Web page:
Weekly Open Thread: What Congressional District Do You Live In?

Let’s try something different: In comments, tell us what congressional district you live in. While you’re at it, why don’t you describe the district for us, too. And if you don’t live in a U.S. congressional district, tell us about whatever legislative district(s) you do live in.

UPDATE: This has been a super-fun thread so far. To kick it up a notch, I’ve created a Frappr map for SSP community members. This will give us a visual representation of where everyone lives. You can click below to add your location (nothing more specific than a town name or ZIP code is used). Go for it!

187 thoughts on “Weekly Open Thread: What Congressional District Do You Live In?”

  1. I live in Minnesota’s forth congressional district. It has a PVI of D+13 and has been represented by Betty McCollum since 2001. The district is centered in St. Paul which is the state capital of Minnesota and a fairly large city. It also includes a few surrounding suburbs.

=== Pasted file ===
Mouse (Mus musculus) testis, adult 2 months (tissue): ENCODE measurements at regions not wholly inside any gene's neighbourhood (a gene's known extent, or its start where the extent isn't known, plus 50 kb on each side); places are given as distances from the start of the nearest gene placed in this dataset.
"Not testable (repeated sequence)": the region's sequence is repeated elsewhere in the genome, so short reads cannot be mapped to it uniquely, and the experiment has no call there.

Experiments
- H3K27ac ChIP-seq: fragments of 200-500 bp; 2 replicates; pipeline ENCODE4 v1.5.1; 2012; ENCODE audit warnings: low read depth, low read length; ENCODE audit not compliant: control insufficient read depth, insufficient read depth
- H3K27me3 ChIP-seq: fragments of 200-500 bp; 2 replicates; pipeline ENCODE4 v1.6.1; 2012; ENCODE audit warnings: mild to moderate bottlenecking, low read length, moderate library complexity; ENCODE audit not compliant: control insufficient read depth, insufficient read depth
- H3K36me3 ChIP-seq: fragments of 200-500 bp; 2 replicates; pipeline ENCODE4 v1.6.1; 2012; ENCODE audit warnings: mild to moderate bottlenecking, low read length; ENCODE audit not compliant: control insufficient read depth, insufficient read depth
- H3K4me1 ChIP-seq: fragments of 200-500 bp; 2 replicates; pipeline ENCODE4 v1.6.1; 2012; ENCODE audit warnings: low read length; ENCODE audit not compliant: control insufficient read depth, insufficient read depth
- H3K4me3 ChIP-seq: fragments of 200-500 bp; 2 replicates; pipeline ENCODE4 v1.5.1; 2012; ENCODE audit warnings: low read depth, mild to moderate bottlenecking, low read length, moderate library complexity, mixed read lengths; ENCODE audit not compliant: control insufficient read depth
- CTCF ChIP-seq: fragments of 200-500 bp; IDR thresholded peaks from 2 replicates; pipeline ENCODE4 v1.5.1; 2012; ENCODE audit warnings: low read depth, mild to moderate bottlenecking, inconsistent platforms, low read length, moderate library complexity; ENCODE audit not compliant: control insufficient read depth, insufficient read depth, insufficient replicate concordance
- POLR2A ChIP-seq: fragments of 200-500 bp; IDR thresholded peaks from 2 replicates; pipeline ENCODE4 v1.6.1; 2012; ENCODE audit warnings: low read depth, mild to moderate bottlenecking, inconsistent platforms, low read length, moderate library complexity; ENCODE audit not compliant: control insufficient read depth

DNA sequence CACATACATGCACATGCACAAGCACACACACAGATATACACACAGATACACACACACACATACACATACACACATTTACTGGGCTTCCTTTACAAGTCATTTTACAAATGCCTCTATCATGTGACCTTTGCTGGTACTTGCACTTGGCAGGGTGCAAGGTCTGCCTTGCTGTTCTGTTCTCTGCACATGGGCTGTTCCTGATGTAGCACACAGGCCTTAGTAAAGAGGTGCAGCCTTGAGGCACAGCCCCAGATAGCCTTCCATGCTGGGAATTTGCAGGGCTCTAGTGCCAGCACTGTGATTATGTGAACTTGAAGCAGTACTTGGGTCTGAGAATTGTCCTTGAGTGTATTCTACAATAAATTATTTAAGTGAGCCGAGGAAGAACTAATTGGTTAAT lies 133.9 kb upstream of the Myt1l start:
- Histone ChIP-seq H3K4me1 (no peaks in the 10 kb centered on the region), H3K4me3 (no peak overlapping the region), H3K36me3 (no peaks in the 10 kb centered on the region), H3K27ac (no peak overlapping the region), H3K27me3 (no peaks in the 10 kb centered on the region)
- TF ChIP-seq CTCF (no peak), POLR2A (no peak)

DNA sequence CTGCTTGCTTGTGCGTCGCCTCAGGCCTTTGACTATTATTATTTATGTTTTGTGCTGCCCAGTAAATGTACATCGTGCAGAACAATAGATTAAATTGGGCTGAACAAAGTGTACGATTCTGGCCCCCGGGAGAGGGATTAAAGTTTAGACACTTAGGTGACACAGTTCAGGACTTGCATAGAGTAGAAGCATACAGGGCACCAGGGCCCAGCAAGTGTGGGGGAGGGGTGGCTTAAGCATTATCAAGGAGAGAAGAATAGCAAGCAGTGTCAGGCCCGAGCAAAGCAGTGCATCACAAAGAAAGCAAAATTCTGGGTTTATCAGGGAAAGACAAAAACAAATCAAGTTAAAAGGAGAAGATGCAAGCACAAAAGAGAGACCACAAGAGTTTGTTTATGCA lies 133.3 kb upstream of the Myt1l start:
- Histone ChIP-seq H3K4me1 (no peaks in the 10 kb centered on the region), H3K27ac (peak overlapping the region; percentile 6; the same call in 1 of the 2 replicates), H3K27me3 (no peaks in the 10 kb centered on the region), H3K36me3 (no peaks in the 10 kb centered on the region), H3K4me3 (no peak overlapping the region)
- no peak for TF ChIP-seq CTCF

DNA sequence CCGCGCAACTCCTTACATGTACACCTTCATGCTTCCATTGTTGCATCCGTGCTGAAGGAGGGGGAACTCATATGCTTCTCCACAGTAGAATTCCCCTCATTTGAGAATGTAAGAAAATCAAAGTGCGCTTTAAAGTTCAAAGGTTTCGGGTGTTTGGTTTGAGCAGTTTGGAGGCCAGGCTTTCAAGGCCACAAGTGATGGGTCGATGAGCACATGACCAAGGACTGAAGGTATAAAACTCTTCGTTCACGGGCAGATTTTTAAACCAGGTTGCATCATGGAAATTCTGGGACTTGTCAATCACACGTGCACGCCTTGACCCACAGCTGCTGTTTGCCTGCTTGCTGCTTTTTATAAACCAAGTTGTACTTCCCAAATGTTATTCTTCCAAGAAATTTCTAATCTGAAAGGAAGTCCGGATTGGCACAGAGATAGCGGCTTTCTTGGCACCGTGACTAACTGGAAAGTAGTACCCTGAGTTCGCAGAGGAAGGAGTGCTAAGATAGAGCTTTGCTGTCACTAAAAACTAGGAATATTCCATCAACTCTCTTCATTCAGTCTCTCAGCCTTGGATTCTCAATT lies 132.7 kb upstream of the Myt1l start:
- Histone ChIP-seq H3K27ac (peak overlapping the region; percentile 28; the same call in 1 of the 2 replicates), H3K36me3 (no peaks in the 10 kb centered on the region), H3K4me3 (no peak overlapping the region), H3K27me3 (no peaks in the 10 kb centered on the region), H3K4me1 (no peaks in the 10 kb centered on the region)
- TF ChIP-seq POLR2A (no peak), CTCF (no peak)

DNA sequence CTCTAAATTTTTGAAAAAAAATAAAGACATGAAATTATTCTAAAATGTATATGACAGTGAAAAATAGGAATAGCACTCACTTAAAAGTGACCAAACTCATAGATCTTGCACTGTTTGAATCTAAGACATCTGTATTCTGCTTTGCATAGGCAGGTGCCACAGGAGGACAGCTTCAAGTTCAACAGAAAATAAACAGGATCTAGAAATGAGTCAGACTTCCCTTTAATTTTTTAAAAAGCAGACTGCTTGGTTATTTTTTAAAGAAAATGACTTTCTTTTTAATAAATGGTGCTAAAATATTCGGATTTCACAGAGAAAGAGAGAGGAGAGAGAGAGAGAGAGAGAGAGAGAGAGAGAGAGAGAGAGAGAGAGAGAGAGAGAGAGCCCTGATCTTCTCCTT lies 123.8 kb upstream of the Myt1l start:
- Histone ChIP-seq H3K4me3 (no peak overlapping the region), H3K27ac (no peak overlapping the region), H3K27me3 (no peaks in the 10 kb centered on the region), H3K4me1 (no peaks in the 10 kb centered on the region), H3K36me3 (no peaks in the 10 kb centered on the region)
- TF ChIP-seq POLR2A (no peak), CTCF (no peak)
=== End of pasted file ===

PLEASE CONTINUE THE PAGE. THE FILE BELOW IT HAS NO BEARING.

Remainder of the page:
Betty isn’t the most progressive representative out there but she is a solid Democrat in a solidly Democratic district. She too often backs establishment candidates instead of staying out of local primaries but she is also the 34th most progressive representative in Congress according to Progressive Punch.

    It’s a great district to live in.

  2. I live in the CA-11, which, as you may remember, is represented by freshman Democrat Jerry McNerney who defeated Republican Richard Pombo in 2006. McNerney was the first Democratic congressional candidate I ever voted for (I just turned 18 in 2006), so it really felt like my vote meant something. I was happy to see Pombo get removed, because as time went on he had become less and less of a fit for the District. I suppose I should explain.

    The CA-11 is one of the eastern-most districts that is still considered part of the San Francisco Bay Area, and so the region’s Democratic leanings have taken a long time to penetrate to it. That is changing now. CA-11 consists of an affluent suburban area known as the San Ramon Valley, which I live in, and extends in a fish-hook shape to more agricultural areas towards Sacramento and includes parts of Stockton. For a long time, this agricultural flavor is what defined the district, which is what gave it a nominal Republican lean, but with the continuing growth of the Bay Area in general and it’s emphasis on technology, CA-11 is slowly adopting a more Democratic-friendly tinge. McNerney’s victory in 2006 was no fluke, contrary to what some pundits say. I think as time goes on, CA-11 will become, like the rest of the Bay Area, a Democratic bastion.